If you need reminding that a whole lot of people care about their food, sit in on the Golden Carrots some time.
This special ceremony is held each October at the Manitoba legislature, to kick off World Food Day and honour resourceful Manitobans who, in one way or another, are making the production, provision and preparation of food the focal point of their lives and their communities.
The awards are presented annually by Food Matters Manitoba (formerly the Manitoba Food Charter) to nominees noted for initiatives they’re taking with food in six categories: business, rural and urban, northern and rural and media and education.
The awards have been presented since 2007. This past Oct. 15 we heard another 38 remarkable stories. From our north, of women such as Kimlee Wong at Sagkeeng First Nation working to start school gardens there, and Connie Cook at Grand Rapids and Misipawistik Cree Nation and her work to bring kids and elders together to learn about the traditional ways northerners ate and provisioned for themselves.
From Winnipeg we heard about Mary Jane Eason and her school where people were learning to bake and cook, and the farmers’ market started on Main Street by Margo Malabar, about how the University of Winnipeg’s food-service business was serving affordable, healthy meals, and of Frig’s Natural Meats and More, a Manitoba butcher specializing in Manitoba-raised meats.
“RURAL FOOD CHAMPION”
Only six Golden Carrots are presented so judges have a tough time deciding who to honour as “nominees of distinction.”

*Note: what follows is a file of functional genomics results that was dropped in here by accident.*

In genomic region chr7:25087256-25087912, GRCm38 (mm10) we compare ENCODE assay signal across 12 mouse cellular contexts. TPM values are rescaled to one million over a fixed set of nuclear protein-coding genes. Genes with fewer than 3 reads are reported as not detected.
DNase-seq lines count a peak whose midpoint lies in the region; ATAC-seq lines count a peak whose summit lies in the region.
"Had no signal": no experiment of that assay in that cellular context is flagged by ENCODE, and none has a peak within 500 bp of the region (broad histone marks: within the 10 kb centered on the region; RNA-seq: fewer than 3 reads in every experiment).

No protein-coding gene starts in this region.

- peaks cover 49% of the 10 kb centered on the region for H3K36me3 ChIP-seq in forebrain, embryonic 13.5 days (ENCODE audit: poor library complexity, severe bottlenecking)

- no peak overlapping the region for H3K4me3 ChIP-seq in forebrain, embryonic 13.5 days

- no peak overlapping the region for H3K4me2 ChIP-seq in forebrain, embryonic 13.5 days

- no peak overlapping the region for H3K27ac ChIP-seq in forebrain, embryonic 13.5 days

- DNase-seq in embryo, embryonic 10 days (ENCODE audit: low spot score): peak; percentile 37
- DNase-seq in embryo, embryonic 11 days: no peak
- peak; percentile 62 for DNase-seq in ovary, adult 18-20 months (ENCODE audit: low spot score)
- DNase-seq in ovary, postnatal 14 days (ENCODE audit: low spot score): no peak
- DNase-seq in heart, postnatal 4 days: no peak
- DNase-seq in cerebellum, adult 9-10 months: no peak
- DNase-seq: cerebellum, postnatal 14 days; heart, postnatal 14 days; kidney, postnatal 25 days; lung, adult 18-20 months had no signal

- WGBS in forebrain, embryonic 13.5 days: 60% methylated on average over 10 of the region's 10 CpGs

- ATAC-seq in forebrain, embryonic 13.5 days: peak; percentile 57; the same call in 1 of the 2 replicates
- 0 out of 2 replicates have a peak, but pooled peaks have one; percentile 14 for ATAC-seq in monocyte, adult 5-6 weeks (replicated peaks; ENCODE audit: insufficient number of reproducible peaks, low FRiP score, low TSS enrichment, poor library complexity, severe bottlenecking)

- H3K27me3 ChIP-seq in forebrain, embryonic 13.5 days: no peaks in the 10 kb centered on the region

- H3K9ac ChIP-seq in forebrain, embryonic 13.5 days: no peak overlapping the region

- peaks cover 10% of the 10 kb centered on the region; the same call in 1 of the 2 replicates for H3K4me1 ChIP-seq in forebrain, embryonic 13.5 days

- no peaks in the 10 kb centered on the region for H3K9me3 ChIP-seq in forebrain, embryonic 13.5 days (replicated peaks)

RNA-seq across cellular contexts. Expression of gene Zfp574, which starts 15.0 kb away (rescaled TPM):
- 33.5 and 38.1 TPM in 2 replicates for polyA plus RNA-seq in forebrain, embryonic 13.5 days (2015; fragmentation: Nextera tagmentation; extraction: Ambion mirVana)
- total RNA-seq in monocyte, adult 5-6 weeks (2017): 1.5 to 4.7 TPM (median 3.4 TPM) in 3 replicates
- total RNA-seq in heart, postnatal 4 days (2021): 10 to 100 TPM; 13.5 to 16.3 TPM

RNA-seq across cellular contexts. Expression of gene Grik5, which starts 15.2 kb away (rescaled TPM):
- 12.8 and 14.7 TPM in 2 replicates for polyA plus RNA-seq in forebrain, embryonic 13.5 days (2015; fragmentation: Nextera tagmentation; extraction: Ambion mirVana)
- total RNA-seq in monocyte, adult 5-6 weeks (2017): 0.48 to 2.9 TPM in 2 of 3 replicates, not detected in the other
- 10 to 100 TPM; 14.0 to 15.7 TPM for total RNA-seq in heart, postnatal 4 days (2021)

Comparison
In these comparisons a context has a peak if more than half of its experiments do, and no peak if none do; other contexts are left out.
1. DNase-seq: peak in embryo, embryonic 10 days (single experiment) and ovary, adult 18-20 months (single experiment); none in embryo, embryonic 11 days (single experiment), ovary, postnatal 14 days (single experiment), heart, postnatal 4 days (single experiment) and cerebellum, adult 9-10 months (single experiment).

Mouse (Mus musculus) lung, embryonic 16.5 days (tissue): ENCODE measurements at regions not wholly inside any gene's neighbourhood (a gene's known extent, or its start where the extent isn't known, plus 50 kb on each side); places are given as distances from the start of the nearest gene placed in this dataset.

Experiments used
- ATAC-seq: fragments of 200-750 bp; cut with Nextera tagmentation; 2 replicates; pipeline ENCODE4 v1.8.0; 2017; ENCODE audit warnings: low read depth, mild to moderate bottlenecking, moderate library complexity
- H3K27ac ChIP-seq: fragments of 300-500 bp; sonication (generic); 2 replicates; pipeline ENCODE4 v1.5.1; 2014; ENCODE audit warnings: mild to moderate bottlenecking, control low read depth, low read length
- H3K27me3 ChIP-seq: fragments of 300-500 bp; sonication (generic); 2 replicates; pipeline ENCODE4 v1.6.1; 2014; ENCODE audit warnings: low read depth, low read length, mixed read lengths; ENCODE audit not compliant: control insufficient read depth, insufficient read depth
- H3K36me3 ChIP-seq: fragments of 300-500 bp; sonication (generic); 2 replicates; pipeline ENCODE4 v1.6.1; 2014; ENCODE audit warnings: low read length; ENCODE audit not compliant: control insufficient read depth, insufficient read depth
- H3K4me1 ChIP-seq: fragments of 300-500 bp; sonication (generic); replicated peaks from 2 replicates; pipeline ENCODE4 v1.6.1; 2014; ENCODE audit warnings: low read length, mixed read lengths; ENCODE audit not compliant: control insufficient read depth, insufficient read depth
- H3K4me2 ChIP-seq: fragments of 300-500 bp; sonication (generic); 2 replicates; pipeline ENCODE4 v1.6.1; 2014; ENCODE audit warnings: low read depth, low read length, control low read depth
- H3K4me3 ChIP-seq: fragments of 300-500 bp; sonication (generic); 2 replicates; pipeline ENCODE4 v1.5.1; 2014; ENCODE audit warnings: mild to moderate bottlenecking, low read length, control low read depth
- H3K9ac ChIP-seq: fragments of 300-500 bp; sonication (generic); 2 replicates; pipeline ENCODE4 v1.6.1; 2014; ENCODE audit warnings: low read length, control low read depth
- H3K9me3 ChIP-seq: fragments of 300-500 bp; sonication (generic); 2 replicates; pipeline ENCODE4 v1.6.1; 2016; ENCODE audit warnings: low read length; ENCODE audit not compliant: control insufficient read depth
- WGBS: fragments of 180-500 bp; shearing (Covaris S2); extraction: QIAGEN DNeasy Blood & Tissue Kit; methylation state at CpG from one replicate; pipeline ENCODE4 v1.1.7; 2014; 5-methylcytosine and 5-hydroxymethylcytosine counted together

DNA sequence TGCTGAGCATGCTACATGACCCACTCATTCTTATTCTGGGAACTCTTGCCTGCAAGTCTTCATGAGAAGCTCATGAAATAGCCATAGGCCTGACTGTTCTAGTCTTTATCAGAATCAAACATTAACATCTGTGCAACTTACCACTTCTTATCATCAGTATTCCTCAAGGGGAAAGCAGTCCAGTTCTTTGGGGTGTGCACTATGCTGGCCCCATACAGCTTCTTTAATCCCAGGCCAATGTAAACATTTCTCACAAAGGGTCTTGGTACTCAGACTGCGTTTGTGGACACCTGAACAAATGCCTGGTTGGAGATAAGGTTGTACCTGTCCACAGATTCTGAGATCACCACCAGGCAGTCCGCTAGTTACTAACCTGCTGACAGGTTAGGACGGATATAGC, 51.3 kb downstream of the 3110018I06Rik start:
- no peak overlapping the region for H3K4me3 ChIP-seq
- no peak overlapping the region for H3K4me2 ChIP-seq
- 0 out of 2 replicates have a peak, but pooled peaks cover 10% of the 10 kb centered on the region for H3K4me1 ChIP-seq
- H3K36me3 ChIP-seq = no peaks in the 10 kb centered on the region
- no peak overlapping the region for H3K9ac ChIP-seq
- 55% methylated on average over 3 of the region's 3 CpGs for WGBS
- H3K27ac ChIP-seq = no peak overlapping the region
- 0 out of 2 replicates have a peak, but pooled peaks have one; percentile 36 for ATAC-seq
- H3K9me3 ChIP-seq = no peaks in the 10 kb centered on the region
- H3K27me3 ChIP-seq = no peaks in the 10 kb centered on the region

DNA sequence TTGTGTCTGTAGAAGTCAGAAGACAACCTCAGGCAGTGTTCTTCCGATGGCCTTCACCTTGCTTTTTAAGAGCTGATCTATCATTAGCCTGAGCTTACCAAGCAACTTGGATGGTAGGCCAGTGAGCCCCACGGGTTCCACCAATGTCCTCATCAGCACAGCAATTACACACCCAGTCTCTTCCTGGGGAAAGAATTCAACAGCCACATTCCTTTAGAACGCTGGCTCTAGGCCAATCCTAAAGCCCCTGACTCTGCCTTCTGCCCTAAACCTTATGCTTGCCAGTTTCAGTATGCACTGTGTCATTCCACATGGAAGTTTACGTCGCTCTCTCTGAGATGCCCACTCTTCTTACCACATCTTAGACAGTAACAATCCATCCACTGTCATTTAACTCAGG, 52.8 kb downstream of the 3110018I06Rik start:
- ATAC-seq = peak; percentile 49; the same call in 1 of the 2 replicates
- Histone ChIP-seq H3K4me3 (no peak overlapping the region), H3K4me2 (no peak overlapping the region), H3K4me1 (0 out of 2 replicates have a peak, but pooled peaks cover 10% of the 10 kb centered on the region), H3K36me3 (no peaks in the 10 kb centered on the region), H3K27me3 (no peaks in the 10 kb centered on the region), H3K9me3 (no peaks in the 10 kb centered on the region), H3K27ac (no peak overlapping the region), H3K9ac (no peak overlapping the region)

The “rural food champion,” as we told you about in last week’s paper, went to the South Central Manitoba Spring Supper Committee. This is a small group of dietitians and other nutrition professionals who went and linked up with local farmers to prepare a feast of local food.
Their spring dinner March 25 fed about 250 people. Preparing it brought together a whole lot of people in the region whose focus, one way or another, is food, but who had never known much about each other.
“I think it was a community-building opportunity for people interested in food and local food and healthy food,” said Diane Unruh, a clinical dietitian at Carman Hospital who worked on the project. “We met people who we wouldn’t have had an opportunity to work with.”
A PLACE TO HEAR STORIES
The Golden Carrots is a place to hear stories about people and food we might not otherwise never know about. Think about it. This recognition for someone who is doing something special and noteworthy with respect to helping others enjoy and appreciate and have access to food. You will surely know someone or a group in your community that deserves this recognition. Keep them in mind for when we’ll post information on how to submit a nomination again next year.